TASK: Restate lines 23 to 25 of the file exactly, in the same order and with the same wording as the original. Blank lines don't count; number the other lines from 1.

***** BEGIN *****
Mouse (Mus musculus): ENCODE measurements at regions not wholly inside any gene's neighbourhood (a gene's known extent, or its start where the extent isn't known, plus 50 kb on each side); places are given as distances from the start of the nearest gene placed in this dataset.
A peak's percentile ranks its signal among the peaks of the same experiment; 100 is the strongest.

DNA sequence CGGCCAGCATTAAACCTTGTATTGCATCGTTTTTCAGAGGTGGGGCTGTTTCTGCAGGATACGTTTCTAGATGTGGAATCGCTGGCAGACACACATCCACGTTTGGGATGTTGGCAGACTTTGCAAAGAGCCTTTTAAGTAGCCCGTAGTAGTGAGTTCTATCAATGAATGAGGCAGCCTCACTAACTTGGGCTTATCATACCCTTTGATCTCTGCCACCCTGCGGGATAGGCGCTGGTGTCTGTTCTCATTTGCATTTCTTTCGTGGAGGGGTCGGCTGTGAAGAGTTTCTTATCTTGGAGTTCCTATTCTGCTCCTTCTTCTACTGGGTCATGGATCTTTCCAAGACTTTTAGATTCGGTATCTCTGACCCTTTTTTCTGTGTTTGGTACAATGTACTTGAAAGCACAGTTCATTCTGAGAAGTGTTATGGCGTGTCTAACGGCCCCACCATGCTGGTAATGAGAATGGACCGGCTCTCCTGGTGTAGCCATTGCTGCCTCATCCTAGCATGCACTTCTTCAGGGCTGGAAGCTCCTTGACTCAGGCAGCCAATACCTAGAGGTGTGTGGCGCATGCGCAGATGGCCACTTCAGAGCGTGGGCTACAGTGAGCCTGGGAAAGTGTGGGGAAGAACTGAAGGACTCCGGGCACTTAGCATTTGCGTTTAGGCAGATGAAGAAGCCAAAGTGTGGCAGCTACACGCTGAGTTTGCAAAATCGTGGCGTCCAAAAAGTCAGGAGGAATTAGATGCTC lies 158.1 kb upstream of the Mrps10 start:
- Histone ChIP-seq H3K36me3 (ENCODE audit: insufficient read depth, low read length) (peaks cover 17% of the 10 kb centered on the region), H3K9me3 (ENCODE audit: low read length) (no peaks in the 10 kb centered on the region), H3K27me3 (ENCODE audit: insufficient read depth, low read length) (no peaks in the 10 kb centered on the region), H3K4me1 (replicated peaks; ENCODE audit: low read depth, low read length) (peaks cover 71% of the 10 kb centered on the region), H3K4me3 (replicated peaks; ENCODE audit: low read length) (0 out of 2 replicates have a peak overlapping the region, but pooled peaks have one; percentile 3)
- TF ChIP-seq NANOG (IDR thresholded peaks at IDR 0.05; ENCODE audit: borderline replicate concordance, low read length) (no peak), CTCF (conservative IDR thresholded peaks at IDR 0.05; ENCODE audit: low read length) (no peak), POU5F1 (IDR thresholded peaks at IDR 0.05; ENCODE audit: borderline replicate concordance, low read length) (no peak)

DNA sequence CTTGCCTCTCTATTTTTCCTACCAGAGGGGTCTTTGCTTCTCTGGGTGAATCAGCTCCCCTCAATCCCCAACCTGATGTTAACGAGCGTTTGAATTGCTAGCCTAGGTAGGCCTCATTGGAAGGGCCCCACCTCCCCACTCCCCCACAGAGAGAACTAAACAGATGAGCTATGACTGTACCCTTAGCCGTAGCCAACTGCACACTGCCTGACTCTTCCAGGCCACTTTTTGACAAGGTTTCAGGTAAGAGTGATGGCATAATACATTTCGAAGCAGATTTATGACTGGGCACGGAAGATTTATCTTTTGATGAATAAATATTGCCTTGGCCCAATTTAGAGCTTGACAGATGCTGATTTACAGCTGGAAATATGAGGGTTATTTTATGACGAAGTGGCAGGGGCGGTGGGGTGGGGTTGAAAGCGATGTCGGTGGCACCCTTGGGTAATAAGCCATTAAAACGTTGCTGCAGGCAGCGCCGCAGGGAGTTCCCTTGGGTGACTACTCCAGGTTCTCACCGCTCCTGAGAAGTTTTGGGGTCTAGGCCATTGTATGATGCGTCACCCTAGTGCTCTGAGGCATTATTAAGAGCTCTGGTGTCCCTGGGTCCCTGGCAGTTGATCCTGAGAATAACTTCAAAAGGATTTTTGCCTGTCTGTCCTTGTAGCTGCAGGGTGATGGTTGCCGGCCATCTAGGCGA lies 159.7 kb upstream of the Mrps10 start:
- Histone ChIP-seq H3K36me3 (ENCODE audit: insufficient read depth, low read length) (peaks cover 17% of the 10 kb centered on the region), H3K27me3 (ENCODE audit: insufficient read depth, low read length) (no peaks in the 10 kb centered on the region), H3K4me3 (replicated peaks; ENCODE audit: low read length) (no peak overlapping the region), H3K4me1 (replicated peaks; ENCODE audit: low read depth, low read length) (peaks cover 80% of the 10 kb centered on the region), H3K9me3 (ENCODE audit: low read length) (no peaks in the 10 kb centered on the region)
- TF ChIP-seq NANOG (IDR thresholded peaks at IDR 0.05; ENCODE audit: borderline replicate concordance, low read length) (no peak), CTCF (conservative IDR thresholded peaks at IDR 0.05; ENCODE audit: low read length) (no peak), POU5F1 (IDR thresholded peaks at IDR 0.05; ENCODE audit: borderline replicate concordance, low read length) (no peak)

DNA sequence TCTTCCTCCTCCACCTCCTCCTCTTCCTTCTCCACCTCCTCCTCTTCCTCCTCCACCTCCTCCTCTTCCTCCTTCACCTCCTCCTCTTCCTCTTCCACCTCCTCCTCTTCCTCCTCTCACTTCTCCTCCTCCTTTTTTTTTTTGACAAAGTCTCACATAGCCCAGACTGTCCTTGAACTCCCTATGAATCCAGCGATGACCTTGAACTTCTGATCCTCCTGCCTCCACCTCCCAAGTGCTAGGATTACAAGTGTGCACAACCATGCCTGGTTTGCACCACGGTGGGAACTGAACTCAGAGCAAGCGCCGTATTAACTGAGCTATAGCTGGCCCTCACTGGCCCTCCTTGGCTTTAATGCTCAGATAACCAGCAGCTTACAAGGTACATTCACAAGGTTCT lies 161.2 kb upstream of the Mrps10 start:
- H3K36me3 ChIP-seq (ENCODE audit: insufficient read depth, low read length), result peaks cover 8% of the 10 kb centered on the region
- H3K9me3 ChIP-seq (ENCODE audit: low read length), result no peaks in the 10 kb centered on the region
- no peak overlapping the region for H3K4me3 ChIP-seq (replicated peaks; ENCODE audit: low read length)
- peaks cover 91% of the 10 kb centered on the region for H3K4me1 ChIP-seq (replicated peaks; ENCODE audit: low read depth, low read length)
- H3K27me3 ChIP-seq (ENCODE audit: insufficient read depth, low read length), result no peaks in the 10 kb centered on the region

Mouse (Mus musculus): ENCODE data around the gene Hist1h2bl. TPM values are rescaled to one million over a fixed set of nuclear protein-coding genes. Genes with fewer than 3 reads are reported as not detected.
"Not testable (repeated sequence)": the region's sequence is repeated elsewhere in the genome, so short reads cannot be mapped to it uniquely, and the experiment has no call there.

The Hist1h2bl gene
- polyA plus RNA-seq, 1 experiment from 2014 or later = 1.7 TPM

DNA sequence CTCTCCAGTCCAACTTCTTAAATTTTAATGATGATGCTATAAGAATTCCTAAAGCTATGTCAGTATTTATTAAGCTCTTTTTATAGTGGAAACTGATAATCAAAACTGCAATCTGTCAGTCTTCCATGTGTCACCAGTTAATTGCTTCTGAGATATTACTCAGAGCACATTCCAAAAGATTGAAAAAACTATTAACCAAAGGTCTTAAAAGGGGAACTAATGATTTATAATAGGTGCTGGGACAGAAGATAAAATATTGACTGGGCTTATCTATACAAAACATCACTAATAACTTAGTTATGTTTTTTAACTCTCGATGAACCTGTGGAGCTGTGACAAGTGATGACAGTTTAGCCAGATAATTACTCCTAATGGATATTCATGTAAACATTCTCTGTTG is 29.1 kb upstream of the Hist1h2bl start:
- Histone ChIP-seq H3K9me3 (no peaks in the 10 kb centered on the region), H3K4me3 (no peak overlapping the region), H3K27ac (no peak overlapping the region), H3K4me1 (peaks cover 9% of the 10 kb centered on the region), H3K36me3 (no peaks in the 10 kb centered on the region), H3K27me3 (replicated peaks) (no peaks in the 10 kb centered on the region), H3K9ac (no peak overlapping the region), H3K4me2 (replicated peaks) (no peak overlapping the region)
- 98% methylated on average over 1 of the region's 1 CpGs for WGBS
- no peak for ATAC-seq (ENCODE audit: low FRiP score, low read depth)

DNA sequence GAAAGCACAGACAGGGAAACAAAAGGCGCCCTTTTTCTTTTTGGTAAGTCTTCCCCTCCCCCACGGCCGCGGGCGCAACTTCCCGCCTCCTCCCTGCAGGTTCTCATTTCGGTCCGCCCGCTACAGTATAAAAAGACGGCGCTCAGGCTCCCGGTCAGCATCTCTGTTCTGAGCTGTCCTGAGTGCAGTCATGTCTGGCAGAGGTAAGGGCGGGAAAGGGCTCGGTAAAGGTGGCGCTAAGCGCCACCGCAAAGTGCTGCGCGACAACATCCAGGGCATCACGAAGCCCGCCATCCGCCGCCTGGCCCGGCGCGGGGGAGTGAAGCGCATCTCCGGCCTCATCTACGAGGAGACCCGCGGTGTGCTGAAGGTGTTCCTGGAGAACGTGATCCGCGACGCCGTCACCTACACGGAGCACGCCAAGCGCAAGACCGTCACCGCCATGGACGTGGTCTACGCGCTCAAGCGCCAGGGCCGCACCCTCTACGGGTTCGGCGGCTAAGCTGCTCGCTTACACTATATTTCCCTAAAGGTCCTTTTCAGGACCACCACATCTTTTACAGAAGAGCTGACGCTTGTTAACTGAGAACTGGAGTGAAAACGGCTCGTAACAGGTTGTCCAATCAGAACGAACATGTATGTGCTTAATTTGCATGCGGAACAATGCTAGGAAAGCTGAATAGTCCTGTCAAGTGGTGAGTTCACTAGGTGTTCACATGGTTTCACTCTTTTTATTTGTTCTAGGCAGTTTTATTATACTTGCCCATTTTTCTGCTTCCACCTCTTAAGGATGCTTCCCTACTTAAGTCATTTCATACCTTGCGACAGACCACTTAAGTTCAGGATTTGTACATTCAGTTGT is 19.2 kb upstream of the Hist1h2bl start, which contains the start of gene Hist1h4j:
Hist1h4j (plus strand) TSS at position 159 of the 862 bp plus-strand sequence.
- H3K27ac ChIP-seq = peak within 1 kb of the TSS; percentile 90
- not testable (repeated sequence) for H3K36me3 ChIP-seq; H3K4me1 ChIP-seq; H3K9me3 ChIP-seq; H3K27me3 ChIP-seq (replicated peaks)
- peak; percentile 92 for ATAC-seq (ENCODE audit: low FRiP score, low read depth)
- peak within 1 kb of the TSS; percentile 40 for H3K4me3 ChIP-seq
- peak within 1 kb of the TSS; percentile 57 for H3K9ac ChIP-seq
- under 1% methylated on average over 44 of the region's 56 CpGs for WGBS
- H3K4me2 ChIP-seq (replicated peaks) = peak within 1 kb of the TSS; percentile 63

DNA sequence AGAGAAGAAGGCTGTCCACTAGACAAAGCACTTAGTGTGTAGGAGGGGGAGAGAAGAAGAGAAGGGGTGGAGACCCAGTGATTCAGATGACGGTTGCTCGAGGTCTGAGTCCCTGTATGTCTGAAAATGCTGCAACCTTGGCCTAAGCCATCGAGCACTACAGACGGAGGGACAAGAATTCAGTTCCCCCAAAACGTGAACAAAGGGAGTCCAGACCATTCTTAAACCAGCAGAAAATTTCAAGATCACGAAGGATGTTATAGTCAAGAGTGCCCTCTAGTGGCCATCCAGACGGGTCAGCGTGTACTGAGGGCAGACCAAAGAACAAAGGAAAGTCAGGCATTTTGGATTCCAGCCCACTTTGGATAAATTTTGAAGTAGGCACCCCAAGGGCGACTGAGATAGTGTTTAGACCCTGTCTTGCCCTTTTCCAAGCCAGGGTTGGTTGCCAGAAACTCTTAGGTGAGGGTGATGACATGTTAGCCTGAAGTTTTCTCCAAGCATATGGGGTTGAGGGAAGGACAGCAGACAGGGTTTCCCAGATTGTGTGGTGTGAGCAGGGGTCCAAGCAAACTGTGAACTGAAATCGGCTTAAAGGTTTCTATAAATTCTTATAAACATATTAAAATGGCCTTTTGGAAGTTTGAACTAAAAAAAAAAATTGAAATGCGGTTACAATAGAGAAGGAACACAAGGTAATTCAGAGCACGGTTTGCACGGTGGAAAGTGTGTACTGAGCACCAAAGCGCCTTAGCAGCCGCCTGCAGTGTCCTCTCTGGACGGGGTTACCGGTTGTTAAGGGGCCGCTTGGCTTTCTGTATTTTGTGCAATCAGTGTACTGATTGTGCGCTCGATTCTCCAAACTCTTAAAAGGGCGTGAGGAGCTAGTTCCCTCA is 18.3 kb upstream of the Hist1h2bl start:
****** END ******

DNA sequence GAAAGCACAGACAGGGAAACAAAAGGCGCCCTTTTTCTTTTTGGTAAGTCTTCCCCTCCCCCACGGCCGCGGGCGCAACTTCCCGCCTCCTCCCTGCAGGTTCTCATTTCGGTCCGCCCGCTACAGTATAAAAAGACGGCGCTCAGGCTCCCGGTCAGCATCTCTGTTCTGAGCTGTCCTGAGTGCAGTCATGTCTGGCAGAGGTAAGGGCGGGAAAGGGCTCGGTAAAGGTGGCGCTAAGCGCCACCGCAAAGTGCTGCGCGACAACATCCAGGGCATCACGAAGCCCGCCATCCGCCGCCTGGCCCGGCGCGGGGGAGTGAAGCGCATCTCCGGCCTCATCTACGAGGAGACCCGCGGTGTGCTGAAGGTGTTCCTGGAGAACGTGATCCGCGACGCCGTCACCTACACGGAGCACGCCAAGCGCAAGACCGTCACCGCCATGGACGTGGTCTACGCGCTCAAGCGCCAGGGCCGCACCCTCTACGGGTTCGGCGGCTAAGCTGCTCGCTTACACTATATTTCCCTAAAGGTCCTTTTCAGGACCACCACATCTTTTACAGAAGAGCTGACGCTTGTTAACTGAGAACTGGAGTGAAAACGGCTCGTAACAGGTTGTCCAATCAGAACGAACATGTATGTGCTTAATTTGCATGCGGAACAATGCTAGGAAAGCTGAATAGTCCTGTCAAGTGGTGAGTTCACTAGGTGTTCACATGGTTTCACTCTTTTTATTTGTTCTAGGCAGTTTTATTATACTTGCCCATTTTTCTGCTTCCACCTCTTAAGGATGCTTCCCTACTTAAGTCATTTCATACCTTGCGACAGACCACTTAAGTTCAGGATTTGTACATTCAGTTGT is 19.2 kb upstream of the Hist1h2bl start, which contains the start of gene Hist1h4j:
Hist1h4j (plus strand) TSS at position 159 of the 862 bp plus-strand sequence.
- H3K27ac ChIP-seq = peak within 1 kb of the TSS; percentile 90